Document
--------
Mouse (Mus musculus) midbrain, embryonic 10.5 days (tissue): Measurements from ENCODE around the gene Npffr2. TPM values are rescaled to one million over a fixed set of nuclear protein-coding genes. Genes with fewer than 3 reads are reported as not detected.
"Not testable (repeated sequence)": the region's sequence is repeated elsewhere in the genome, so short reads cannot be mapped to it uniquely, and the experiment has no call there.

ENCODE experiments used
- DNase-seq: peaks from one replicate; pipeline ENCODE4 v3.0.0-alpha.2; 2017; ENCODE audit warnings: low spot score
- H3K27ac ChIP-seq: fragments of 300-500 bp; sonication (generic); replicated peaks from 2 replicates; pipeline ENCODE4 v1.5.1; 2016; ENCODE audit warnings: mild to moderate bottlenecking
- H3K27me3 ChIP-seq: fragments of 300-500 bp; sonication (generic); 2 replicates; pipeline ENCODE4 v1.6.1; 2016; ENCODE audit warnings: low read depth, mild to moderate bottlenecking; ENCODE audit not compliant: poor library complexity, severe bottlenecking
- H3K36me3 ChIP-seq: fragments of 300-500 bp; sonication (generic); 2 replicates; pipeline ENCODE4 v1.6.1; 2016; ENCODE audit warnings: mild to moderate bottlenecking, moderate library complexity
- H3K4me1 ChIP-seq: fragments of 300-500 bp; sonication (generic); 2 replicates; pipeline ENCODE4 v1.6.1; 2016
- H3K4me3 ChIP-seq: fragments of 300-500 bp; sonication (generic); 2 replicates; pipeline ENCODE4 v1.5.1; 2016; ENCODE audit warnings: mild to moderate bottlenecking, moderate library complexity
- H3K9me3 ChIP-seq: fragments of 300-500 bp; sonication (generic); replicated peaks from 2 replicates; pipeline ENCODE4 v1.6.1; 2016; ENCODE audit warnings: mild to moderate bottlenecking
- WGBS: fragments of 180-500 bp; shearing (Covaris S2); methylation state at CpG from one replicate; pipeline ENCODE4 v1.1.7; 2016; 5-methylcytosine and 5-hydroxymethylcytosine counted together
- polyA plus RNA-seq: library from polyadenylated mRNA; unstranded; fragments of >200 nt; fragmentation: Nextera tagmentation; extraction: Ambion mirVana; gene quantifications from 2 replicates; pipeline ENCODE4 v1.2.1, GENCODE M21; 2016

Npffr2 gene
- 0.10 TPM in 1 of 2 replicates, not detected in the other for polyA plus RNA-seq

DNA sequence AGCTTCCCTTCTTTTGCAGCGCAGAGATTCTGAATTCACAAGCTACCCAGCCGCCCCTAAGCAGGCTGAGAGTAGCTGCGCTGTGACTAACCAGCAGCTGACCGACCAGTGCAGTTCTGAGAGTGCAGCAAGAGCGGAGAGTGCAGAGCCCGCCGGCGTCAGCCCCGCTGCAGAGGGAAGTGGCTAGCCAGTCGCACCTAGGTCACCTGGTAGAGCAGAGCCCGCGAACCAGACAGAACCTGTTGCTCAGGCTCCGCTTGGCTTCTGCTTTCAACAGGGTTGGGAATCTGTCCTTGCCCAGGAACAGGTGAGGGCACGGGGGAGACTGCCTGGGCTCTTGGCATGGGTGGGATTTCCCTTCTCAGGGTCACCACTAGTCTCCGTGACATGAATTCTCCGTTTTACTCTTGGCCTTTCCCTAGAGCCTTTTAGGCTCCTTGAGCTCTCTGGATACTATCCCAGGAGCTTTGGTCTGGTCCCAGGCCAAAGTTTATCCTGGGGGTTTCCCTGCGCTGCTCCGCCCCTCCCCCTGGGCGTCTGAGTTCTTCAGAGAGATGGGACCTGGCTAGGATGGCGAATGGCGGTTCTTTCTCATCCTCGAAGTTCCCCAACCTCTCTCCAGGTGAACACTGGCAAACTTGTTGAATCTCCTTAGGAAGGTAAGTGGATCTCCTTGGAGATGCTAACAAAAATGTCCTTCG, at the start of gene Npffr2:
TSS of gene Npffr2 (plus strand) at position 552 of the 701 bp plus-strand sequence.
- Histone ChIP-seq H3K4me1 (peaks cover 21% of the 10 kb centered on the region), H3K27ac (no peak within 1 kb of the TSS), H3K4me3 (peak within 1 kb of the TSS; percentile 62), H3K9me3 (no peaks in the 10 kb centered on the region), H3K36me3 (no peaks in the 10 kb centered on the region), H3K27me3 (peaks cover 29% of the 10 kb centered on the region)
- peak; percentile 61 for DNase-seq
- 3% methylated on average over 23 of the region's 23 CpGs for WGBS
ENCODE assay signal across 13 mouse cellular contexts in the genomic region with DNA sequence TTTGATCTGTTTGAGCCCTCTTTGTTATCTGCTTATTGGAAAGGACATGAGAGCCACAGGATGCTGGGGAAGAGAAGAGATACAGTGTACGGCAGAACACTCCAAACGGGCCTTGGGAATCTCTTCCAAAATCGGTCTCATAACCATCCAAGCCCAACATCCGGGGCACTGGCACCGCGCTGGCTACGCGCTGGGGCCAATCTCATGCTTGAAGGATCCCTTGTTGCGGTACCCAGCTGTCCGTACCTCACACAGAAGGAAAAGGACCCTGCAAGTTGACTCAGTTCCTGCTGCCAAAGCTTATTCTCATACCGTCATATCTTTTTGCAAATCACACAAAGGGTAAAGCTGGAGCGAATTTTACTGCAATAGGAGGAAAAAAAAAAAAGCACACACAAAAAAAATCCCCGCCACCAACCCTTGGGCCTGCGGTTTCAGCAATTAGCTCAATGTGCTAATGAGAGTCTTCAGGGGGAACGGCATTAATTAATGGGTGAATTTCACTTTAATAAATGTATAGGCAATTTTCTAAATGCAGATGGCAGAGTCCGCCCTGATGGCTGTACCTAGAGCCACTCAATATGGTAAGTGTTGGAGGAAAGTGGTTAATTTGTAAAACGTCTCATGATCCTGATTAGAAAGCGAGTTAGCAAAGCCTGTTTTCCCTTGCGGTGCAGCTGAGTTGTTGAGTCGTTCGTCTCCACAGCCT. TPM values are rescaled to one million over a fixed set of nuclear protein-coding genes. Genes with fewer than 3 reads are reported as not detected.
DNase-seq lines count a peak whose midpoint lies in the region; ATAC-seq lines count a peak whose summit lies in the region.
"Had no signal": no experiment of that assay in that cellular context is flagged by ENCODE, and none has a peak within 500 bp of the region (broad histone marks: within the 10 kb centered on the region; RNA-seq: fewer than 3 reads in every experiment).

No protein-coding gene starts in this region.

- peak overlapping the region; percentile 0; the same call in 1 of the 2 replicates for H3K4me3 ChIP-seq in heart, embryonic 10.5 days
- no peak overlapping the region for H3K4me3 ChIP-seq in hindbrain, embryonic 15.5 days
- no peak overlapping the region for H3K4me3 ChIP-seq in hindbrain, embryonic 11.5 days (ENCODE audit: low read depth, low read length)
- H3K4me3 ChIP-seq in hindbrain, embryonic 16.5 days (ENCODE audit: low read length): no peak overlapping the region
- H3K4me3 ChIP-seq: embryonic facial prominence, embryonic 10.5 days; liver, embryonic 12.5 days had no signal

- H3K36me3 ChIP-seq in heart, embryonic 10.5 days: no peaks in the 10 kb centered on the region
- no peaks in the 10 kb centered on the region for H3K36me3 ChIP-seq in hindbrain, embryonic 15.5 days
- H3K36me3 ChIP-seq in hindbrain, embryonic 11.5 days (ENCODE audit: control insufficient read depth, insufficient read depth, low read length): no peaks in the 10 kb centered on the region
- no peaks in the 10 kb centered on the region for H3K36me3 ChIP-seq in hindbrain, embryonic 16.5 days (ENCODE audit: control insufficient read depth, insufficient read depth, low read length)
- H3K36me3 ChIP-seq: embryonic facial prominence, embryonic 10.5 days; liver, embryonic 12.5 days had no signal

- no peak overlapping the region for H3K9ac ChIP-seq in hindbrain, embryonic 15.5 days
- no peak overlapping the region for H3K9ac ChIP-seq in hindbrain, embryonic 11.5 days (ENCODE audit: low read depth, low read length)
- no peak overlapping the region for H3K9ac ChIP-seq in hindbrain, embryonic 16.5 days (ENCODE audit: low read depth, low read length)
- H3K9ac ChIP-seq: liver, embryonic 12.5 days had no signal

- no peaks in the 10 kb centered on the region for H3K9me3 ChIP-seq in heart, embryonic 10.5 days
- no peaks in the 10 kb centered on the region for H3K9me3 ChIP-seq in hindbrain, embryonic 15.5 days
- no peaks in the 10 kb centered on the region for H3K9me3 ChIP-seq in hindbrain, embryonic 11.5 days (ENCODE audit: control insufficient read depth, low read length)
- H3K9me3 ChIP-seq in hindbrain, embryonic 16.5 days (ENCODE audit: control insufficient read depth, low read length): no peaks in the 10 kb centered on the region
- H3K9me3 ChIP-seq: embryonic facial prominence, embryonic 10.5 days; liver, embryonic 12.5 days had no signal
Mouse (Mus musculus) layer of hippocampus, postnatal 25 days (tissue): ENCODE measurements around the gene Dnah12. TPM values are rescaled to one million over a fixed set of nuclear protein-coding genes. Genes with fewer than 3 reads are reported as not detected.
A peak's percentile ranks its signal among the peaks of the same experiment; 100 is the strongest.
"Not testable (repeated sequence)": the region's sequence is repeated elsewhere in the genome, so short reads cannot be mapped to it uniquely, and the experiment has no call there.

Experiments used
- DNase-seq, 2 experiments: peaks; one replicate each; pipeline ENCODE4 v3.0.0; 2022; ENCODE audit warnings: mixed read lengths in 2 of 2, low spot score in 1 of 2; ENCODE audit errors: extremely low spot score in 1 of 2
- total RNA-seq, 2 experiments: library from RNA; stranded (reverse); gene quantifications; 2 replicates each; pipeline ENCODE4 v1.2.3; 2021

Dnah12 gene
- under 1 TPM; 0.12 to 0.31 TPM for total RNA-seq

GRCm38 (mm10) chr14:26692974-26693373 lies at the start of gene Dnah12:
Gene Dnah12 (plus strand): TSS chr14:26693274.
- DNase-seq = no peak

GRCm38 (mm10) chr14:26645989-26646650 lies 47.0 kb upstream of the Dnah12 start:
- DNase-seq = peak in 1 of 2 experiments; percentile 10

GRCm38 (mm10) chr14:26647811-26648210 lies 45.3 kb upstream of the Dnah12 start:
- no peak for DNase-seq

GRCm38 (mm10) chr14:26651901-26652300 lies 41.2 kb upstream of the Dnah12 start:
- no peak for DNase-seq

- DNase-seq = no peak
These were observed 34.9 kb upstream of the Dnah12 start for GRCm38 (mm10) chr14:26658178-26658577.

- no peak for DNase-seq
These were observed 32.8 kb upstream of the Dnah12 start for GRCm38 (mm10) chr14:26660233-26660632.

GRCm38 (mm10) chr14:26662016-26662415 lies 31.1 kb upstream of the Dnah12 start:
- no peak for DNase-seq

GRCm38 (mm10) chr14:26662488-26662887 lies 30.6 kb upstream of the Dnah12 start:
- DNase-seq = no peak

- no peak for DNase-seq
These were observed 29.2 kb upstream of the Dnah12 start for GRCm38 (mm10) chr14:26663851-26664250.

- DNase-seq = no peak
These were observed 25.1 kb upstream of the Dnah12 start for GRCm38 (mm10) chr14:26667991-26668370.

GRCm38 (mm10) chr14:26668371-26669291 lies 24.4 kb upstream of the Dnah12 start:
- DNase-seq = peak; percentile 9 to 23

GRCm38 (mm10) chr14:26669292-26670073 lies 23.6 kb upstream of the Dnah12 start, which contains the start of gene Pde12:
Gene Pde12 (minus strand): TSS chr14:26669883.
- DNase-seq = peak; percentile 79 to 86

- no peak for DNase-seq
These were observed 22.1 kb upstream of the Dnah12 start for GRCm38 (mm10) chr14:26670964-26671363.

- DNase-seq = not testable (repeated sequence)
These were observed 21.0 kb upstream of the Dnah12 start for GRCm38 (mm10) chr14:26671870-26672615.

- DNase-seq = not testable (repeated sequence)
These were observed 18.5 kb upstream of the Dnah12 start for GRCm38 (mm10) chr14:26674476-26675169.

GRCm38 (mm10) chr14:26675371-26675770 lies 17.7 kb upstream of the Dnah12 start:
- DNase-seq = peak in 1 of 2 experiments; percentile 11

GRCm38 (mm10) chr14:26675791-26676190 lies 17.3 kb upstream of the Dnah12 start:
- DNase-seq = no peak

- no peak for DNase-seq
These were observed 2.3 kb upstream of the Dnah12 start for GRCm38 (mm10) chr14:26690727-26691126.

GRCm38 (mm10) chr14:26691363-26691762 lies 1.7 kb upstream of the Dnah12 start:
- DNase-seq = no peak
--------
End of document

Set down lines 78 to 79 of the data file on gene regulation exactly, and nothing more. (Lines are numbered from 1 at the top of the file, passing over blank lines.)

These were observed 22.1 kb upstream of the Dnah12 start for GRCm38 (mm10) chr14:26670964-26671363.

- DNase-seq = not testable (repeated sequence)